How to Move Abroad
You’ve finished up school and you want to see the world, camera in hand. Some photographers want the cultural experience away from home, while for others—such as budding photojournalists—it’s almost a prerequisite of the industry. However, making that dream a reality does entail quite a bit of forethought and preparation. Here’s a brief overview of what it requires.
Getting a Work Permit
The first step is to obtain a work permit, though the laws and rules that regulate the entrance of foreigners are complex and vary from country to country. The majority of countries require you to apply for one from your home country—not after you arrive.
First, contact the consulate or embassy of the country in which you want to work, and meet with an immigration official to find out what the country requires of you to work there. The U.S. Department of State provides links to foreign embassies in the United States, which will help you get started.
Typically it takes three to six months to obtain a work permit. Showing familiarity with a country and its culture is key during the process. To lessen the likelihood of surprises and delays, “plan early,” immigration attorney Peter Zhang says, “and engage local professionals for guidance. This is particularly important as the process for relocation can be very different based on the applicant’s nationality and the purpose for the relocation.”
Preparing to Move
After you’ve set in motion the process of obtaining a work permit, start chipping away at the following tasks:
-Start learning the language.
-Make sure your passport is valid for at least six months longer than you intend to spend in the foreign country.
-Gather important documents (birth certificate, driver’s license, medical records, etc.). You’ll need these for many reasons, including to set up a bank account.
-Get immunized and make sure your medical records are up to date.
-Determine the tax laws for working abroad in both countries.
-Find out if your current health insurance will cover you abroad. If it doesn’t, ask your new country’s embassy or consulate what kind of health coverage will be available to you and purchase it.
-See if you’ll need entrance and exit customs forms. If you’re traveling light, you probably won’t, but check with your new country’s embassy or consulate to find out.
-Make sure you have access to your funds in the U.S. while you’re abroad.
-Research the local culture and begin absorbing it while still in the U.S.
-Find a place to live. Consult websites that offer apartment listings in your new country and/or that are expressly for international travelers. Ask advisers in study abroad programs at your alma mater if they recommend any agencies or apartment brokers overseas. Also ask your family and friends and post on social media; often word of mouth is the most fruitful.
-Meet with photographers who have accomplished what you are setting out to do. The advice and experience of a fellow photographer can’t be underestimated.
Getting Assignments Abroad
It can be challenging to find work in a new country, but with determination, it too can be surmounted.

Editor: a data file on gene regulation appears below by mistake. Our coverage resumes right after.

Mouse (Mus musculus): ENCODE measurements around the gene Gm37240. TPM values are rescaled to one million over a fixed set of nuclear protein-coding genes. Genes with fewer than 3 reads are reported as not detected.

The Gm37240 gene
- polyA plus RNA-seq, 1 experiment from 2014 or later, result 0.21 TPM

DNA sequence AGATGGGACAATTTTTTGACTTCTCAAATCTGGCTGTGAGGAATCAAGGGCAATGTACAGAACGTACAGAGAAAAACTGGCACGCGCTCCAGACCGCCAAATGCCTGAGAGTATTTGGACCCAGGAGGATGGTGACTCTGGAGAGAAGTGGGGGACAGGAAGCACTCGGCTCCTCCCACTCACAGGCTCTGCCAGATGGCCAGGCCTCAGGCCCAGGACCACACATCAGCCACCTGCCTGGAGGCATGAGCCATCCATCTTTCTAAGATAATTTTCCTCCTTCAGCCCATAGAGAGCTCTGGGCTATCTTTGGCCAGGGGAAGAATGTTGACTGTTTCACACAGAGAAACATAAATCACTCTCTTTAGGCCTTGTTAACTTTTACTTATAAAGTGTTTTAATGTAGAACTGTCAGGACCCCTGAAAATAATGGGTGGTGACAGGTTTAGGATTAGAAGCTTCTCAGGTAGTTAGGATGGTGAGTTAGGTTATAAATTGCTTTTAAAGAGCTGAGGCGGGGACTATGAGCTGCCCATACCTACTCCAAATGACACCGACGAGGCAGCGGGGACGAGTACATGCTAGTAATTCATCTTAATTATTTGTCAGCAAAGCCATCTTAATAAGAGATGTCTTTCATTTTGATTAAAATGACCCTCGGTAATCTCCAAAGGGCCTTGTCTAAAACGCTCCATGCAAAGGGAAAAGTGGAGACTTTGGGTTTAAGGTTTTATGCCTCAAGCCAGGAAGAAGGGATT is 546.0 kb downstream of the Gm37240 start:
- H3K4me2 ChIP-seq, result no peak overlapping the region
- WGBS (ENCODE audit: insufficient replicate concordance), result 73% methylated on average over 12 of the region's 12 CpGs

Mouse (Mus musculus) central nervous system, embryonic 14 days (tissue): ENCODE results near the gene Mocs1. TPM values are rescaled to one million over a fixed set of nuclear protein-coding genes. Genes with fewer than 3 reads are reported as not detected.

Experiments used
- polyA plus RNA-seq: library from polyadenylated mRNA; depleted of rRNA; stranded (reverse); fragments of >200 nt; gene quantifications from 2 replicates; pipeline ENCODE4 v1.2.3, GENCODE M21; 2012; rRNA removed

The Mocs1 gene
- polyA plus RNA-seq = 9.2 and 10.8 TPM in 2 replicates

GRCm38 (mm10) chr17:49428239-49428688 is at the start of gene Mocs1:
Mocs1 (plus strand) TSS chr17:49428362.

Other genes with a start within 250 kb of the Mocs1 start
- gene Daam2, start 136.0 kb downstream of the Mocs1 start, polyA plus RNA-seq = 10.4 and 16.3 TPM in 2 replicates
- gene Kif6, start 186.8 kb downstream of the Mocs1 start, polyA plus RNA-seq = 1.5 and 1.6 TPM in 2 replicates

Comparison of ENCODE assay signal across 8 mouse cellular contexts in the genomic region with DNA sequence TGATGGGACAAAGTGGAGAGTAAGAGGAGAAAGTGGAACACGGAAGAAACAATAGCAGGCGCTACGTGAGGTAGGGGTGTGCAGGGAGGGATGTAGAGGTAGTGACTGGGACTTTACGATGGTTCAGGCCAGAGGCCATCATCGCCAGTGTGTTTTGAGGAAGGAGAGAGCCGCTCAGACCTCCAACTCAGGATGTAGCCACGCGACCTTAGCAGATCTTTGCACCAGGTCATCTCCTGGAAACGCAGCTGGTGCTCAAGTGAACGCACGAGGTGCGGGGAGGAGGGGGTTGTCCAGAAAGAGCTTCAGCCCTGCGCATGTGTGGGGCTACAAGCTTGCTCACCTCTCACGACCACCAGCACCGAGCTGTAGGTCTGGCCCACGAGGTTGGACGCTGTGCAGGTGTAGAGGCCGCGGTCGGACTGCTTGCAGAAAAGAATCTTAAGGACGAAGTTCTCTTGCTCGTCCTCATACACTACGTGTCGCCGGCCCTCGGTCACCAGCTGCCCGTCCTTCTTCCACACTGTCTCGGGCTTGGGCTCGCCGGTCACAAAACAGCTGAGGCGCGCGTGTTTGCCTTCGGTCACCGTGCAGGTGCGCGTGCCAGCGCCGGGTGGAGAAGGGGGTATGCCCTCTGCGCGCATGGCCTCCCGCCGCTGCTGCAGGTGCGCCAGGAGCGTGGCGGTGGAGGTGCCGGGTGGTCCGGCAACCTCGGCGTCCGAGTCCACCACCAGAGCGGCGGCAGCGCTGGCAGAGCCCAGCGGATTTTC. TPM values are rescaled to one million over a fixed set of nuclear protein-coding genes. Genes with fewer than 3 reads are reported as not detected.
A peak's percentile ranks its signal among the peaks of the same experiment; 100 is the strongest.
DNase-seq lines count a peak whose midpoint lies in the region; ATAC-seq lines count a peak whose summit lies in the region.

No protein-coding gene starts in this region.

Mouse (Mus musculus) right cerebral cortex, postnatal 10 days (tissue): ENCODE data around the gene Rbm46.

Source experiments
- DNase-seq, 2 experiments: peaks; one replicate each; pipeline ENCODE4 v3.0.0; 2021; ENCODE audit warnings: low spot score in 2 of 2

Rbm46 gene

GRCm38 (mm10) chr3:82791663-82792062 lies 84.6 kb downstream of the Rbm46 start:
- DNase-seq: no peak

Middle East-based photographer Alex Potter became impassioned about living abroad after studying in Jordan and Lebanon. Raised in a small town in rural Minnesota, she caught the photojournalism bug while earning a nursing degree at Bethel University. After graduation, she decided to go to Yemen because, unlike most European countries, it didn’t have a large press corps. Then, she “fell in love” with Yemen. “To be based somewhere,” Potter says, “I need to connect with the local population, people, and culture. It’s not just a place to live; it’s a place that you can make your second home.”
But assignments don’t always come rolling in once you’ve moved somewhere. “It’s always been difficult to get assignments in Yemen,” she says. “[What I covered] was either not in the news or not important enough, or when it became important enough, it carried too much liability.” Depending on where you move and what type of photography you do, the challenges will be unique. But Potter’s advice for making work for yourself is universal. “If you really love the place and the story, getting an assignment there or not shouldn’t determine whether you continue to make that work. If it’s something you love, you should keep making the work whether people buy it or not.”
It’s also a good idea to have access to another stream of income in between photography jobs. Potter puts her nursing degree to use and funds her travels by intermittently picking up shifts with a travel nursing company. “This doesn’t stop me from doing the stories in photojournalism I want to do,” she says. “If anything, it enables me to work on the stories I care about for as long as I [want] without having to really struggle month to month. I feel like these days very few people don’t have a side hustle, and there’s nothing wrong with that.” Even better is a side job that complements your field in photography. At the time of this interview, Potter was at a field hospital in Iraq to gather health statistics, which gave her access to a healthcare story she’s currently working on.
On a practical level, Potter says that getting assignments abroad is “like any other business: You make the work and then market yourself. . . . You make one connection, you maintain a good relationship, you make good work and you make sure the right people see it,” and that will lead to work down the road.
As with any big endeavor, you have to start with passion and commitment to your cause, and then figure out how to overcome any practical obstacles standing in your way. With research and tenacity, living and working abroad is completely attainable if your heart is truly in it.
This article was featured in the Spring 2017 issue of PDNedu. Read the issue for free at digitalmag.pdnedu.com